Sorry for not being clear. I have already formulated an encoding scheme that requires addition of 4 characters prefix and have implemented queries over that encoding format. 

But, If there is a good improvement in performance when using the code in the links you have mentioned, I would be happy to adopt it :), So thanks for sharing it.


Senthil Nathan
 

I see. Good to know. Anyway, keep up the good work.

I am sure that Manish would be more interested in this work. When we were designing ledger for v1.0, Manish, in fact, proposed to build a query layer on top of leveldb using these secondary indices (not at the chaincode-level but at the fabric-ledger level). I remember he wrote a brief design document too. You can ping him privately to get that doc. 

Traditionally, all database queries run using an either primary or secondary index. If there is no index, the database would do a full-range scan. If possible, you can also experiment with a complex indexing structure and share your experience with us. However, there might be challenges in implementing them on the chaincode side.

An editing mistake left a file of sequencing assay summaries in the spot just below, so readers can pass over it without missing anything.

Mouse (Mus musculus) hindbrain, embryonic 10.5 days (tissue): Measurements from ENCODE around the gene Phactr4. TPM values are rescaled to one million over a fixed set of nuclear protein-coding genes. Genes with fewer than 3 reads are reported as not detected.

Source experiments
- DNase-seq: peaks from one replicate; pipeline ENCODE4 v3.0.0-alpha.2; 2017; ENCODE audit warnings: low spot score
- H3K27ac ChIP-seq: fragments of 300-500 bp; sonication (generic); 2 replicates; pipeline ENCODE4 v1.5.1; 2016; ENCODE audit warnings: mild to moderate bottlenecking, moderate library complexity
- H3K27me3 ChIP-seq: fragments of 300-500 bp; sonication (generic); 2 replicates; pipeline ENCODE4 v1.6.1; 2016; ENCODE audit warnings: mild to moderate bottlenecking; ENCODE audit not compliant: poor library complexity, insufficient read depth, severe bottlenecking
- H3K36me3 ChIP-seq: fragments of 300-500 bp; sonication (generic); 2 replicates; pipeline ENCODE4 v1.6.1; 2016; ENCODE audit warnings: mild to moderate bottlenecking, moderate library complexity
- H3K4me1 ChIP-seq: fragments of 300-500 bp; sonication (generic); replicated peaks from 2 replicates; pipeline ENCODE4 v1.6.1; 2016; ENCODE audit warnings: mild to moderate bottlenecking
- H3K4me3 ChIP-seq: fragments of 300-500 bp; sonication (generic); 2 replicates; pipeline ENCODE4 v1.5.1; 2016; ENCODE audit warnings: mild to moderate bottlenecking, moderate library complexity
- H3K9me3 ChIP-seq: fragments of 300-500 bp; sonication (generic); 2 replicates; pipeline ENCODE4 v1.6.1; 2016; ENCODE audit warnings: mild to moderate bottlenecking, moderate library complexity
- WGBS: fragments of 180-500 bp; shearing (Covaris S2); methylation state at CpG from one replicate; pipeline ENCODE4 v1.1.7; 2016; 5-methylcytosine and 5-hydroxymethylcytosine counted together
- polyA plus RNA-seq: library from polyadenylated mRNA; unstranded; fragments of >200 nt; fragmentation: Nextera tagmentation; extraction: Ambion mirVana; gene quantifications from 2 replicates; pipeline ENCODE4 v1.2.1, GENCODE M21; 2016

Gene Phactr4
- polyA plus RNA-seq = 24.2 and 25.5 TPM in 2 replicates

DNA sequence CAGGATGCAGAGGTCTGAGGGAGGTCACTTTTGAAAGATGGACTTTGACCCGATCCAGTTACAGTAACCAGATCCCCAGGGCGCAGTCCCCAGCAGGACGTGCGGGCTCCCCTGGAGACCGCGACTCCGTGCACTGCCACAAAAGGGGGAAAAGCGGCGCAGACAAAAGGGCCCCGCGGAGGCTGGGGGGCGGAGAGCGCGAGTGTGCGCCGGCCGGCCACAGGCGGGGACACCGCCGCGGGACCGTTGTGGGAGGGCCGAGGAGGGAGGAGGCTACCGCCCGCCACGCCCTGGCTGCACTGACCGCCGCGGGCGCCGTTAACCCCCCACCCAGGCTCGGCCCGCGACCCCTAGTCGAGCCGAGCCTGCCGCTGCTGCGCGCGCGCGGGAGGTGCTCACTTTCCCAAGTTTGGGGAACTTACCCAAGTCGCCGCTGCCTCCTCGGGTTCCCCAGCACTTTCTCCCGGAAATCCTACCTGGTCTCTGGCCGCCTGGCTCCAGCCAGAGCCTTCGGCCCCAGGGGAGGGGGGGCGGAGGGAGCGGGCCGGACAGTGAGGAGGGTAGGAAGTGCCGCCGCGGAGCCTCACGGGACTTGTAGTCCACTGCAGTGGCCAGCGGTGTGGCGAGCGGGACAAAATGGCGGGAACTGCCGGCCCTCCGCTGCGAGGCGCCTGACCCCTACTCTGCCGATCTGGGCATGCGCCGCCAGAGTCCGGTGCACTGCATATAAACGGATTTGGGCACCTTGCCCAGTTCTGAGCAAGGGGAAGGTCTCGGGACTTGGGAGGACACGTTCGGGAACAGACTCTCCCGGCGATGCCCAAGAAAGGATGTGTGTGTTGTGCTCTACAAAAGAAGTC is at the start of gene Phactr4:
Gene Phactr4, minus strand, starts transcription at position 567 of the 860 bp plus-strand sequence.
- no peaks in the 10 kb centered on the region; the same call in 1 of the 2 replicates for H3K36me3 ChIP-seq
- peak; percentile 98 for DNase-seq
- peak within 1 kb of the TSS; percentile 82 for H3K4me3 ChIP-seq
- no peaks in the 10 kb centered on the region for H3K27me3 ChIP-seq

1. https://www.postgresql.org/docs/12/indexes-types.html
  2. https://www.cs.ucr.edu/~vagelis/publications/LSM-secondary-indexing-sigmod2018.pdfA Comparative Study of Secondary Indexing Techniques in LSM-based NoSQL Databases, SIGMOD 2018. I recommend this paper to you as you have an interest in indexing techniques.

Regards,
Senthil

On Sat, 18 Apr 2020 at 8:07 AM, Prasanth Sundaravelu <prasanths96@...> wrote:

Sorry for not being clear. I have already formulated an encoding scheme that requires addition of 4 characters prefix and have implemented queries over that encoding format. 

But, If there is a good improvement in performance when using the code in the links you have mentioned, I would be happy to adopt it :), So thanks for sharing it.


Prasanth Sundaravelu
 

Thanks a lot Senthil :)

I have been meaning to contribute to Hyperledger project, since I started learning Fabric around 2 years back. I guess this is a right time for me to start contributing to the core code base too. I've never done any contribution to open source repos before. In fact, iState is my first meaningful open-source project. I would love to take support from you and Manish to get started in contributing.